I was expecting this book to be simply about the murder of Albert, “Bert,” Massey at the hands of his maid, Carrie Davis, who shot him in cold blood after he made a sexual pass at her. The book however unravels to tell a story of Toronto in 1915, a rapidly changing city at the height of the First World War.
Gray moves carefully through each chapter providing details of the case and trying them to larger trends in Toronto. The first half of her book deals largely with Victorian sensibilities regarding women, something that I have always found interesting. The late 19th and early 20th centuries saw a rise of reform movements, most notably for suffragettes, women campaigning for the vote. Upper and Middle Class white women also campaigned for a number of different causes, including prison reform. Gray deals popular practices in criminology at the time including craniology, as well as the idea that while men committed crimes, women committed sins and could therefore be rehabilitated.
The most shocking thing about this case is while even though Carrie Davis admitted to killing Bert Massey, the jury voted her not guilty. Gray details the brilliance of her lawyer, Hartley Dewart,and how he tied Carrie’s case to the War overseas. Carrie as a virgin girl was protecting herself from the advances of her employer, much like British soldiers overseas were defending themselves against the advances of the Germans. He essentially made Carrie an allegory for British values and it worked.
Gray talks a lot about the popular opinions surrounding the trial and the ways that the different newspapers in Toronto treated the case. I wish she spent a bit more time tracing the fall out, but she does mention that the case against Carrie Davis did not set a precedent. This book was still great, it’s always interesting to read about places that you are familiar with and reading about Toronto in 1915 as well as seeing pictures was enjoyable.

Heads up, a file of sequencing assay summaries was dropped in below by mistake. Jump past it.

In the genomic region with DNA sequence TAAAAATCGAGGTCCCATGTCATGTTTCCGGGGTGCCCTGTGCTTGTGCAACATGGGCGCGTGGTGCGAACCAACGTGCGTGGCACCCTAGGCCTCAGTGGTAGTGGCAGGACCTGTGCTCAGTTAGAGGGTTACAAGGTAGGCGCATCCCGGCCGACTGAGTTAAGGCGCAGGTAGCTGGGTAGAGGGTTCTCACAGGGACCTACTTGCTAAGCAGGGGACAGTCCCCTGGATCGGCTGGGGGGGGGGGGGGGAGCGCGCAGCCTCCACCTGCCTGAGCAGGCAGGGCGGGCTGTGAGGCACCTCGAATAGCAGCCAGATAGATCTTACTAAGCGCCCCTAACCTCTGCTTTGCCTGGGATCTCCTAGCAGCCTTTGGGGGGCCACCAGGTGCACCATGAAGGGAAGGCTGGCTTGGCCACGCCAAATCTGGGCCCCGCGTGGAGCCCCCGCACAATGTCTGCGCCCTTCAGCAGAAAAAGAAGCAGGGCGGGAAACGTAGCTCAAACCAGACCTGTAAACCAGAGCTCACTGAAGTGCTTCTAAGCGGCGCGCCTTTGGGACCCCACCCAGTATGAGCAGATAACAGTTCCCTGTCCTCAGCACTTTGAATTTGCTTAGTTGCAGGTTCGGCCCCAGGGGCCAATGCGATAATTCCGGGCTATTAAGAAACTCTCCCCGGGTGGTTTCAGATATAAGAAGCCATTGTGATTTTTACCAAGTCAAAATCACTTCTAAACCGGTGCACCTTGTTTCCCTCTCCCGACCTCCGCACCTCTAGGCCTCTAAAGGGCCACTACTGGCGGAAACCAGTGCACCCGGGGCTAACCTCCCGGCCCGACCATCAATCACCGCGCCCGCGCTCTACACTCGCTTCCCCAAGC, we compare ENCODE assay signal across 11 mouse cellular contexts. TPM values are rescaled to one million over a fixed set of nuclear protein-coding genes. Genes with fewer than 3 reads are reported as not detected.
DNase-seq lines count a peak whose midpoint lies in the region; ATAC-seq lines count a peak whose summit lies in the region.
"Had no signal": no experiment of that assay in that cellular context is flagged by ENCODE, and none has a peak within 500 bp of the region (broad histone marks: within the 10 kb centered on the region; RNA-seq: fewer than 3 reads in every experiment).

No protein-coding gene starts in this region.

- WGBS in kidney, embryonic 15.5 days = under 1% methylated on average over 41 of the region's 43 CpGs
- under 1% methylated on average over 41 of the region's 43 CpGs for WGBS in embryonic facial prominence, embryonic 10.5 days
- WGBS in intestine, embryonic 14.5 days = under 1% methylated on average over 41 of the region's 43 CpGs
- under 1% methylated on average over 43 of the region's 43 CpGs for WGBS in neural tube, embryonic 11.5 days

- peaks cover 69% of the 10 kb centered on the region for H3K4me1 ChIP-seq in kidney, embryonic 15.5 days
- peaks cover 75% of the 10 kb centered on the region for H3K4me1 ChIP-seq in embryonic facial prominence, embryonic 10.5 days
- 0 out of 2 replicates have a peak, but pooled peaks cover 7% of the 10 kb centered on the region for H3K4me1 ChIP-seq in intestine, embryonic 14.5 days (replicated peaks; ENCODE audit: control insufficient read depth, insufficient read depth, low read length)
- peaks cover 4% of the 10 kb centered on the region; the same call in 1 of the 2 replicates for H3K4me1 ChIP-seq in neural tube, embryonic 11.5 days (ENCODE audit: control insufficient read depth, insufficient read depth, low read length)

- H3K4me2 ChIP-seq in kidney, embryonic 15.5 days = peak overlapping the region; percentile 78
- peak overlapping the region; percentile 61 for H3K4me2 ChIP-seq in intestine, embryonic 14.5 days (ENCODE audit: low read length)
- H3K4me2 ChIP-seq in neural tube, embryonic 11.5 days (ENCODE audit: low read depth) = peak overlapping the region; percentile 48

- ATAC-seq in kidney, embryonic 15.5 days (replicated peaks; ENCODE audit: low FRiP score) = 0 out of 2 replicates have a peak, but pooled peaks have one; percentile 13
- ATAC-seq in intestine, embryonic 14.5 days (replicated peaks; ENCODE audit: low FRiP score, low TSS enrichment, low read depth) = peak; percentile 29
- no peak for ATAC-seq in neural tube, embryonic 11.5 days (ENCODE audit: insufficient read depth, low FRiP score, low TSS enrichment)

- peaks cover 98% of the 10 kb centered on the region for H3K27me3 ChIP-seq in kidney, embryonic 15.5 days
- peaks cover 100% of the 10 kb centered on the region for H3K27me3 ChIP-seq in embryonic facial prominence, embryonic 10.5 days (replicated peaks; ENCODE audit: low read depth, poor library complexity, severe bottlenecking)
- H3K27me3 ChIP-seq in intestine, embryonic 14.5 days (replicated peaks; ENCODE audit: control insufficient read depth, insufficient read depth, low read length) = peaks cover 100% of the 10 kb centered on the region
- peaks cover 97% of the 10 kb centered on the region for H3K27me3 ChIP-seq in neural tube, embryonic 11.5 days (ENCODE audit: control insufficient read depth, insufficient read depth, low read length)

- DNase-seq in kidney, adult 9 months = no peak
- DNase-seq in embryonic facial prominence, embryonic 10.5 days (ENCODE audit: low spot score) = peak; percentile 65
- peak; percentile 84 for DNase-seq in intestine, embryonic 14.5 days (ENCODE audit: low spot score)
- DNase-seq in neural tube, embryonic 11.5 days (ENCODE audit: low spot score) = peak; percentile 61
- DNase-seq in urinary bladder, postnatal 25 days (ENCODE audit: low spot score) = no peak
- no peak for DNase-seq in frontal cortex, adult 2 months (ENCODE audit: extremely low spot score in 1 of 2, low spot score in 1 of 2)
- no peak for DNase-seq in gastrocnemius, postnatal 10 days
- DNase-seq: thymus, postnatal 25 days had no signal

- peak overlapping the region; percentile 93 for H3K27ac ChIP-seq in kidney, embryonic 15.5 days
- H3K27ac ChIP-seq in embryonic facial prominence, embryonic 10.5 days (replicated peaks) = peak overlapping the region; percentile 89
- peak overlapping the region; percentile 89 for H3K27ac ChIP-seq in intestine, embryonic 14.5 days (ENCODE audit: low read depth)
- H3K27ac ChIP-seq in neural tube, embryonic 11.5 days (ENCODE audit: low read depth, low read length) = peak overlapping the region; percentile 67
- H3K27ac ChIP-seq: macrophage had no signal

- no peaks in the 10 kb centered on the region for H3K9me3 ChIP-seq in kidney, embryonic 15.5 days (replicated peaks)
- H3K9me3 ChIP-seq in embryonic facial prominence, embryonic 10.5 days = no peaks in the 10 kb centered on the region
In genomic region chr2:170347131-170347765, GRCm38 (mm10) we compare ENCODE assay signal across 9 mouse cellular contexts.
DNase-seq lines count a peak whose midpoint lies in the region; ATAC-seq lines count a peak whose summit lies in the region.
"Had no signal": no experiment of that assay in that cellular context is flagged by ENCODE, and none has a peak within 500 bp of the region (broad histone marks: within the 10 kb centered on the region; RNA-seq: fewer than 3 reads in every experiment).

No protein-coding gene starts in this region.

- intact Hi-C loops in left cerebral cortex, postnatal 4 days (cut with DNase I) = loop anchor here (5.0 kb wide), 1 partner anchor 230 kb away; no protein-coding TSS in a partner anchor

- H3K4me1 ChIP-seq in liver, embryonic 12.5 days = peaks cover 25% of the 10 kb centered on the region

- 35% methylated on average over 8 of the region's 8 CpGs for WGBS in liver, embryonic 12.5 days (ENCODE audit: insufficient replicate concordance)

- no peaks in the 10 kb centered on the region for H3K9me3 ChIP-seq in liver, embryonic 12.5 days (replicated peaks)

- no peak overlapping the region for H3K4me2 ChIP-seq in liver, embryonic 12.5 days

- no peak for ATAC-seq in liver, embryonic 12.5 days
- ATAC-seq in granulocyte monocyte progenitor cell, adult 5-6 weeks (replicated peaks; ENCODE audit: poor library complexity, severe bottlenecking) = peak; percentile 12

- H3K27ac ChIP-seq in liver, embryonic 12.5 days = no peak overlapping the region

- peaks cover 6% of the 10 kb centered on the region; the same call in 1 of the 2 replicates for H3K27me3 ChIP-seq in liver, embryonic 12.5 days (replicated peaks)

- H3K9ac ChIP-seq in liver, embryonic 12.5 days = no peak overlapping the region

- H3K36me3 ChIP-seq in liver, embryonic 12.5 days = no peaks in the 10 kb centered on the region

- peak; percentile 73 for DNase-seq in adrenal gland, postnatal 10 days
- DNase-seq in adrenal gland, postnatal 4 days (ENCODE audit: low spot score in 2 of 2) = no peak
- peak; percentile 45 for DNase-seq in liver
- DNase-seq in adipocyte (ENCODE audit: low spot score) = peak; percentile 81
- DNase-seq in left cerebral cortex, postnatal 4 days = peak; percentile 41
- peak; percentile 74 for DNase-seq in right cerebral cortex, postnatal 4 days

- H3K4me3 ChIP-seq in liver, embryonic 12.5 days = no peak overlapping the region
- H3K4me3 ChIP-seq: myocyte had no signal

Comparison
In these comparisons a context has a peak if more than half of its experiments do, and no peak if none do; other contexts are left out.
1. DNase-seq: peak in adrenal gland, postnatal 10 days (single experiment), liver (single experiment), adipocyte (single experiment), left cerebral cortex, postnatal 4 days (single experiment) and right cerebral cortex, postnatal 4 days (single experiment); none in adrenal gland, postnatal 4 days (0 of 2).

The disappearance of Michael Rockefeller in New Guinea in 1961 has kept the world guessing for years. Carl Hoffman, in this book chronicles his travels to New Guinea and his attempts to reconstruct the events that led to Michael Rockefeller’s death.
No trace of Rockefeller was even found after his disappearance and soon rumours surfaced that he’d been killed and eaten by the Asmat, a local Native tribe whose culture included ritual cannibalism. The Rockefeller family and the Dutch government vehemently denied the story ruling Michael’s death officially as a drowning. Carl Hoffman travelled to New Guinea immersing himself in the culture of the Asmat, located witnesses willing to speak publically about the event and finally “solves” the decades-old mystery; chances are that Rockefeller was eaten ceremoniously.